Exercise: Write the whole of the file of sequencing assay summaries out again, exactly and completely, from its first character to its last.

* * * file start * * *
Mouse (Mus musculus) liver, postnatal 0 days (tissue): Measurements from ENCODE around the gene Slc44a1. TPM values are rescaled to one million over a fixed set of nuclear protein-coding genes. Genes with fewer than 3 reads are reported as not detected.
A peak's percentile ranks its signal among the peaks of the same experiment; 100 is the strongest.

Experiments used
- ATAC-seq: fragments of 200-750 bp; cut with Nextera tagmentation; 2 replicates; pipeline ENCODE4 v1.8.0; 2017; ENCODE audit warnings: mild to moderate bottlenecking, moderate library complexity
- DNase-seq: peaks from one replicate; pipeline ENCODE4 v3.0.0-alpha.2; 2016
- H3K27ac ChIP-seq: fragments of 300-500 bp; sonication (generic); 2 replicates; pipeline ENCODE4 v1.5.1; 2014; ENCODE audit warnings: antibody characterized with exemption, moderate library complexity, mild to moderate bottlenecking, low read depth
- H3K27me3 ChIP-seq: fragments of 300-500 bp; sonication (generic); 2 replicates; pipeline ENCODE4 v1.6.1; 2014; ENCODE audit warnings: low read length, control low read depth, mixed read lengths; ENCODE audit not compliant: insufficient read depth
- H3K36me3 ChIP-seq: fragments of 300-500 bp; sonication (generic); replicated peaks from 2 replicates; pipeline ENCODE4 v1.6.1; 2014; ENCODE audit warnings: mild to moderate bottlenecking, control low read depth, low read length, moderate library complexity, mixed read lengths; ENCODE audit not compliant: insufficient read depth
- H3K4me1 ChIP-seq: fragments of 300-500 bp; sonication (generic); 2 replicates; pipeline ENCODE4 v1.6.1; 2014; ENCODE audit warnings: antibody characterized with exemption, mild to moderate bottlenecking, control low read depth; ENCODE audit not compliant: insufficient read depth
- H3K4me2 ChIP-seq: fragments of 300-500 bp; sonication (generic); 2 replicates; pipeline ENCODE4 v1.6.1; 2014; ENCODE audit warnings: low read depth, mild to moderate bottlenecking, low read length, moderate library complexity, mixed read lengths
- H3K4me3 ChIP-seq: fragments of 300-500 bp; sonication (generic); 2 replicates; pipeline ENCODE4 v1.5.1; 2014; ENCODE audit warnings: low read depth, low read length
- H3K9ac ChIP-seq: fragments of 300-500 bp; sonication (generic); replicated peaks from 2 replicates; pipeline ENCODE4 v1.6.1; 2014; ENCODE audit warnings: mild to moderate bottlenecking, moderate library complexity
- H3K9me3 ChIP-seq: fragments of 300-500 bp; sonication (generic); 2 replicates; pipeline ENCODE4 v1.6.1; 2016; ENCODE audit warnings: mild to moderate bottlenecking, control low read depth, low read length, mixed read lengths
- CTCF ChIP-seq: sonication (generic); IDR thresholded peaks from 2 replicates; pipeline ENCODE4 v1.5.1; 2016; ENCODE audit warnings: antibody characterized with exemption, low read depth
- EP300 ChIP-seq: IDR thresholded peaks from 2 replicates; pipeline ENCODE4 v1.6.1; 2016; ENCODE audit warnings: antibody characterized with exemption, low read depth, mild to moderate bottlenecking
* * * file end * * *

Mouse (Mus musculus) liver, postnatal 0 days (tissue): Measurements from ENCODE around the gene Slc44a1. TPM values are rescaled to one million over a fixed set of nuclear protein-coding genes. Genes with fewer than 3 reads are reported as not detected.
A peak's percentile ranks its signal among the peaks of the same experiment; 100 is the strongest.

Experiments used
- ATAC-seq: fragments of 200-750 bp; cut with Nextera tagmentation; 2 replicates; pipeline ENCODE4 v1.8.0; 2017; ENCODE audit warnings: mild to moderate bottlenecking, moderate library complexity
- DNase-seq: peaks from one replicate; pipeline ENCODE4 v3.0.0-alpha.2; 2016
- H3K27ac ChIP-seq: fragments of 300-500 bp; sonication (generic); 2 replicates; pipeline ENCODE4 v1.5.1; 2014; ENCODE audit warnings: antibody characterized with exemption, moderate library complexity, mild to moderate bottlenecking, low read depth
- H3K27me3 ChIP-seq: fragments of 300-500 bp; sonication (generic); 2 replicates; pipeline ENCODE4 v1.6.1; 2014; ENCODE audit warnings: low read length, control low read depth, mixed read lengths; ENCODE audit not compliant: insufficient read depth
- H3K36me3 ChIP-seq: fragments of 300-500 bp; sonication (generic); replicated peaks from 2 replicates; pipeline ENCODE4 v1.6.1; 2014; ENCODE audit warnings: mild to moderate bottlenecking, control low read depth, low read length, moderate library complexity, mixed read lengths; ENCODE audit not compliant: insufficient read depth
- H3K4me1 ChIP-seq: fragments of 300-500 bp; sonication (generic); 2 replicates; pipeline ENCODE4 v1.6.1; 2014; ENCODE audit warnings: antibody characterized with exemption, mild to moderate bottlenecking, control low read depth; ENCODE audit not compliant: insufficient read depth
- H3K4me2 ChIP-seq: fragments of 300-500 bp; sonication (generic); 2 replicates; pipeline ENCODE4 v1.6.1; 2014; ENCODE audit warnings: low read depth, mild to moderate bottlenecking, low read length, moderate library complexity, mixed read lengths
- H3K4me3 ChIP-seq: fragments of 300-500 bp; sonication (generic); 2 replicates; pipeline ENCODE4 v1.5.1; 2014; ENCODE audit warnings: low read depth, low read length
- H3K9ac ChIP-seq: fragments of 300-500 bp; sonication (generic); replicated peaks from 2 replicates; pipeline ENCODE4 v1.6.1; 2014; ENCODE audit warnings: mild to moderate bottlenecking, moderate library complexity
- H3K9me3 ChIP-seq: fragments of 300-500 bp; sonication (generic); 2 replicates; pipeline ENCODE4 v1.6.1; 2016; ENCODE audit warnings: mild to moderate bottlenecking, control low read depth, low read length, mixed read lengths
- CTCF ChIP-seq: sonication (generic); IDR thresholded peaks from 2 replicates; pipeline ENCODE4 v1.5.1; 2016; ENCODE audit warnings: antibody characterized with exemption, low read depth
- EP300 ChIP-seq: IDR thresholded peaks from 2 replicates; pipeline ENCODE4 v1.6.1; 2016; ENCODE audit warnings: antibody characterized with exemption, low read depth, mild to moderate bottlenecking